The Sound and the Fury
"Obverse Reflections" in Faulkner's The Sound and the Fury College
Born in 1897 in Mississippi, William Faulkner knew black people as servants and laborers, not as equals. Yet, sharing the same space with blacks led him to a deeper understanding of their plight and circumstances. Despite his negative view of black society, in The Sound and the Fury Faulkner reverses the classic allegory of “black = bad” and “white = good.” The blacks represented in the novel are generally more concerned with self-respect and morality where the whites are preoccupied with self-absorption and overwhelming pride. As a result, the representation of the black community in the novel serves as a contrast to the representation of the deteriorating Compson family. As described by Quentin, the black characters are simply “obverse reflections” of white society (86). Likewise, Dilsey, Roskus, and the Deacon are used by Faulkner to accentuate the corrupt and nefarious values of their white counterparts.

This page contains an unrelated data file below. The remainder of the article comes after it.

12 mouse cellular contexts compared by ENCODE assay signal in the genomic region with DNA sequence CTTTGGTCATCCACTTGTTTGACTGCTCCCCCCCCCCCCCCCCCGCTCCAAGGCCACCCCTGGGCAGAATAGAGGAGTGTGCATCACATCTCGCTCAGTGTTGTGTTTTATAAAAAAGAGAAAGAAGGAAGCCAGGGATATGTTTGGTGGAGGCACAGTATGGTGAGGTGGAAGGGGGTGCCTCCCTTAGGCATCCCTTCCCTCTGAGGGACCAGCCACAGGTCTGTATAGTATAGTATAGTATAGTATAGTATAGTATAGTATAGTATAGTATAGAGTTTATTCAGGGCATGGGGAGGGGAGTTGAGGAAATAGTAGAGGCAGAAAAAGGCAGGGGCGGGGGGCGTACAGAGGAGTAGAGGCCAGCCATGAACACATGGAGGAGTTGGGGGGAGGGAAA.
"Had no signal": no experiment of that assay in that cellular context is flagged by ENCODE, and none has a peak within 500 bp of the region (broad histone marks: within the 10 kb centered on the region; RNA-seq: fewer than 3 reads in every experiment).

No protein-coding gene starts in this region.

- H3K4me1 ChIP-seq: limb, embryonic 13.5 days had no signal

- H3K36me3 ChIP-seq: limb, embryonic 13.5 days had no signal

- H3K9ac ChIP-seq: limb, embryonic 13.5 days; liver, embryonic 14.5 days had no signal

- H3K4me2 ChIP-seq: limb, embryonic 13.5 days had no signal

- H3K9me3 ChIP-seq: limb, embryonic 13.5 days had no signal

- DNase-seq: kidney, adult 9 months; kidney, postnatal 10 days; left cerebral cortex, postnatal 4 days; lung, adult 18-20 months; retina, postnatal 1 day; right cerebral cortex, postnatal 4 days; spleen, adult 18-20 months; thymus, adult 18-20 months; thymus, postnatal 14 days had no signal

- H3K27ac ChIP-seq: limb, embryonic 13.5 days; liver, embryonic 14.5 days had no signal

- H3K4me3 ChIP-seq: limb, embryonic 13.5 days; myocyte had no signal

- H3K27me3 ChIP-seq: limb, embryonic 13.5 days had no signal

Of these characters, Dilsey is especially important. Throughout the novel, Dilsey upholds a moral standard that sharply contrasts the prideful and self-absorbed nature of Caroline Compson. Similarly, she proves to be more of a mother to the Compson children than their own mother. Although she does significantly more work...
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